3. Neil argues that prefaces “were highly conventional, and probably taught in school. Their claims could be parodied.” The fact that prefaces were highly conventional actually is evidence for taking their style and statements seriously as indicating authorial intent. That they “could” be parodied is hardly a persuasive point. Nor is it relevant. Neil does not claim that Luke-Acts is a parody, he claims it is an ancient romance novel. To get an idea of how a parody works, you can read Lucian’s A True Story. They are not subtle and are not attempts to pass off their works as authentic.
4. Neil argues that prefaces “were not the preserve of historians. Novelists could use them to create verisimilitude.” No one disputes that prefaces were used by other genres. And in those other genres, the prologue usually indicates what genre will follow, just as it does in Luke-Acts. Neil’s claim that ancient novelists could use a preface to “create verisimilitude” needs clarification and examples. Does he mean to say that ancient novelists often used prefaces that sounded like ancient historiography so as to pass their works off as something other than a novel? Pervo makes the same claim in his book and provides a footnote supposedly supporting this point. I checked it expecting to find examples of ancient novels that had prefaces that pretended to be writing historiography. I found none. The footnote simply refers the reader to a later part of his book that also provides no such examples.
5. Neil latches on to an article that very briefly mentions Loveday Alexander’s theory that the preface to Luke is indicative of ancient scientific treatises rather than ancient historiography. Neil quotes one of only two sentences from the article mentioning Alexander. Has he read anything by Alexander? I am unsure.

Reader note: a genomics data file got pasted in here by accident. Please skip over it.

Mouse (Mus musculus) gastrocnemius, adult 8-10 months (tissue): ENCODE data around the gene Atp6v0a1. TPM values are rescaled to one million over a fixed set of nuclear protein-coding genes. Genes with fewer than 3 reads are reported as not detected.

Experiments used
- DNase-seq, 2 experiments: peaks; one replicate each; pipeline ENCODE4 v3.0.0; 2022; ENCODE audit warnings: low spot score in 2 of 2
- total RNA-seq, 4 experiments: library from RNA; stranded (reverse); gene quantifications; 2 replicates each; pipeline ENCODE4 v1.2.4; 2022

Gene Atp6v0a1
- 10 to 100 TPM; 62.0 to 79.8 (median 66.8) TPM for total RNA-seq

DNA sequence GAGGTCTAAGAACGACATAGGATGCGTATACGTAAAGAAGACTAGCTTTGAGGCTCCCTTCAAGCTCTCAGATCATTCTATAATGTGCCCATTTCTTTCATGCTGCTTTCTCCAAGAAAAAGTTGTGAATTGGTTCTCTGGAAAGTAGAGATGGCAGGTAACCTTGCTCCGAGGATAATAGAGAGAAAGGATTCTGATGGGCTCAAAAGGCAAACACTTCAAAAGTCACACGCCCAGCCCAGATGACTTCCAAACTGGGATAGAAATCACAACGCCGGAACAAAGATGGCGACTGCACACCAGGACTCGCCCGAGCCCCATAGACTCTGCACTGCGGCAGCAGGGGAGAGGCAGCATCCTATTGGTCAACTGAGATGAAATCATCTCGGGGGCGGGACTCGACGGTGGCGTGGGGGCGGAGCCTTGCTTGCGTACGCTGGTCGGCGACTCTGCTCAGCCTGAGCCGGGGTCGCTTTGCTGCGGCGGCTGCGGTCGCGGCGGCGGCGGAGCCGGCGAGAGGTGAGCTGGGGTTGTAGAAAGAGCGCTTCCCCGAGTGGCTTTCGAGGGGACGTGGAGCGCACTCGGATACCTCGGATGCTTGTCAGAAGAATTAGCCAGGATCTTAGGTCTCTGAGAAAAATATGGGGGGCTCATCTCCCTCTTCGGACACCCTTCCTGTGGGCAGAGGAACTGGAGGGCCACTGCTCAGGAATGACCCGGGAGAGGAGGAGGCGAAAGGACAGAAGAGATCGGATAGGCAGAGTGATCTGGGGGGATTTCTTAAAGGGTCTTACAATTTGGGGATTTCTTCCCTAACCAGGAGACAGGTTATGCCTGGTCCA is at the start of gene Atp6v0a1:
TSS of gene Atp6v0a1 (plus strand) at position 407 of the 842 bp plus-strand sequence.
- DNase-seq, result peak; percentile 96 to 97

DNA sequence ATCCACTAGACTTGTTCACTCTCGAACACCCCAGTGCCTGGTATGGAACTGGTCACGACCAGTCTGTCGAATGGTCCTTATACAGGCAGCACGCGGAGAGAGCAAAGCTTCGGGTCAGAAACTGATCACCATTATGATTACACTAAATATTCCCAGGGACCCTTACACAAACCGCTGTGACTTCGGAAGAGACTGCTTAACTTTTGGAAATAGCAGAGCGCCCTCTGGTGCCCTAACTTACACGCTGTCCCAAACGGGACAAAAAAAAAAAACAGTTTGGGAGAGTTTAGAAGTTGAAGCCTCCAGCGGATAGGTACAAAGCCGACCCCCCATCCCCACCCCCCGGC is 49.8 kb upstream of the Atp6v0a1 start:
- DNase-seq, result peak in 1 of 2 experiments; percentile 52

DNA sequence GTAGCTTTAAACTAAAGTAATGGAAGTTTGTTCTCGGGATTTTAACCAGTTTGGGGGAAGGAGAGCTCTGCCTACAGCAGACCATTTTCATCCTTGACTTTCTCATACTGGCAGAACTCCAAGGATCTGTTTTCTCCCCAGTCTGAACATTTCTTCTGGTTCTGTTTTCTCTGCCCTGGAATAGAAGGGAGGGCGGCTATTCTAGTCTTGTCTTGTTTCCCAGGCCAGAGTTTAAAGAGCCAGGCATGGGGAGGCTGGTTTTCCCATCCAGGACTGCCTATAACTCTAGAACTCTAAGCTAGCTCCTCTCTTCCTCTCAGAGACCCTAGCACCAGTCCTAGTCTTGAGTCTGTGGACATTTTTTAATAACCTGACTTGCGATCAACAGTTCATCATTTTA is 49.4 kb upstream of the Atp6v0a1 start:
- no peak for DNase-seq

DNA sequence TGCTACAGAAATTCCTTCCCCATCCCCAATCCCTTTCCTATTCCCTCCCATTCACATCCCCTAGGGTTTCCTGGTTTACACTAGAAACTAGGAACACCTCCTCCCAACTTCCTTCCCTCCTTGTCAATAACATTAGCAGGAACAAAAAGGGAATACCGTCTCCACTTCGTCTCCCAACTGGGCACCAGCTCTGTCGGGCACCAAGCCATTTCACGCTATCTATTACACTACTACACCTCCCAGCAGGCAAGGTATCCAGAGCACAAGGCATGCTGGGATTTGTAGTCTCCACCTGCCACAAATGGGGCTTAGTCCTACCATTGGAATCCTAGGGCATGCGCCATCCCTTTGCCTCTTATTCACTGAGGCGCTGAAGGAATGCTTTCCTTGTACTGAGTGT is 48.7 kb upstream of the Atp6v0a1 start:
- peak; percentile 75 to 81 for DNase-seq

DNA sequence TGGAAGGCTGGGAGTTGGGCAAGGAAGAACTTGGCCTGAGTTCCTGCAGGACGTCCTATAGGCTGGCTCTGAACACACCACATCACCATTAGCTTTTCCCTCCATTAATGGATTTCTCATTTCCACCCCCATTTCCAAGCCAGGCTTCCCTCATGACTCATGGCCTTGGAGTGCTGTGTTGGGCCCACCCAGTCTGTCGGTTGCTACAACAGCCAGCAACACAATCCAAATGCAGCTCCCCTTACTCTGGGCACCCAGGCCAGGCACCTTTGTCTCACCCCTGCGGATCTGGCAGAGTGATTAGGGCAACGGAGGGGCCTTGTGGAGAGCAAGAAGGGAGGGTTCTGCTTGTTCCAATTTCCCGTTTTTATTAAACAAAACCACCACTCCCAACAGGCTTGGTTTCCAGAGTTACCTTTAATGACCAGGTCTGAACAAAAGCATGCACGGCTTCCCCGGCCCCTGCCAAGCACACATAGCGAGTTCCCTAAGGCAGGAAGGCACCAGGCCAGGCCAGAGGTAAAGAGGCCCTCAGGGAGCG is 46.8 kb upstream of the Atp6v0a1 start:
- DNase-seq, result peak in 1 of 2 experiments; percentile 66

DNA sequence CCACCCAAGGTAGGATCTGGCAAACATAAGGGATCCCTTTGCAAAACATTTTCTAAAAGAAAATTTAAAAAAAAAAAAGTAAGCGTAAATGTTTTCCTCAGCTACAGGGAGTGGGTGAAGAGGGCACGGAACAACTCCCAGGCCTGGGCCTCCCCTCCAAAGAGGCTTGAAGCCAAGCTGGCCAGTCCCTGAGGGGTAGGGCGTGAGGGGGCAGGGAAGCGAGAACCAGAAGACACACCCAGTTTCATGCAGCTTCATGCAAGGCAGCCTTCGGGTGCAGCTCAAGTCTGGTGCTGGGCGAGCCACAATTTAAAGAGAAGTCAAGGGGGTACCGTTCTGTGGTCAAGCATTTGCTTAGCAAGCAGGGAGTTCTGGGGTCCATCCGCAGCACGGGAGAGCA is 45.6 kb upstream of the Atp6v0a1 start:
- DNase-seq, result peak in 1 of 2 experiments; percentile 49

In any event, Alexander admits that her work focuses more on style rather than content. Even so, the distance she finds between Luke-Acts and prefaces in ancient historiography are in large part the result of her focus on Thucydides; said focus painting a distorted picture of the historiography genre. As recently observed by Sean A. Adams, “[w]ith her specific focus on Thucydides as the archetypal historiographer, she does not realize that Thucydides usually does not fall near the centerline of the spectrum, but is towards the extremes.” “Luke’s Preface and its Relationship to Greek Historiography: A Response to Loveday Alexander,” JGRCh.J 3 (2006), 190.
When compared to the broader spectrum of ancient historiography, Luke’s preface falls very much within it. For example, an important reason underlying Alexander's conclusion that the preface in Luke is not that of ancient historiography is that it is too short. While it is true that Thucydides had a twenty-three chapter preface, such a comparison is “misrepresenting the typical preface lengthy for a Greek historian.” Adams, op. cit., page 182. Not only is Thucydides work itself much longer than Luke-Acts, but his preface is also much longer than is typical of ancient historiography. When Luke's preface is compared with the likes of Diodorus, Herodotus, Josephus, Plutarch, Polybius, and Xenephon, “the size of the preface in relation to the length of the work is comparable and well within the ratio of other Greek historians.” Id. at 183. The same article provides good discussions of how the theme, style, dedication, and reference to sources in Luke's preface fit within the spectrum of prefaces to ancient works of historiography.
In any case, to the extent Alexander has valid points, how do they prove that Acts is an ancient romance novel? After all, Alexander does not argue that the preface is like those of ancient novels, but that it is like ancient scientific treatises, such as medical writings. Obviously, as Alexander admits, Luke-Acts is not an ancient medical treatise. So what could be going on? Perhaps Luke-Acts was written by someone influenced by such a genre. As Professor Huffman asks, “What would a preface look like if someone from the intermediate sociocultural stratum (who also worked within the scientific tradition and was familiar with its literature) wanted to write historiography?” Douglas F. Huffman, “Review,” Journal of the Evangelical Theological Society, 40.1 (1997). Or, one could ask, what would a preface look like if an educated Christian, such as a doctor, chose to write a history of this new movement? It might look like a preface stating an intent to write history but influenced in its mechanics by the author’s experience with scientific treatises.
Next, we will look more closely at Neil's references to prefaces in other works of antiquity.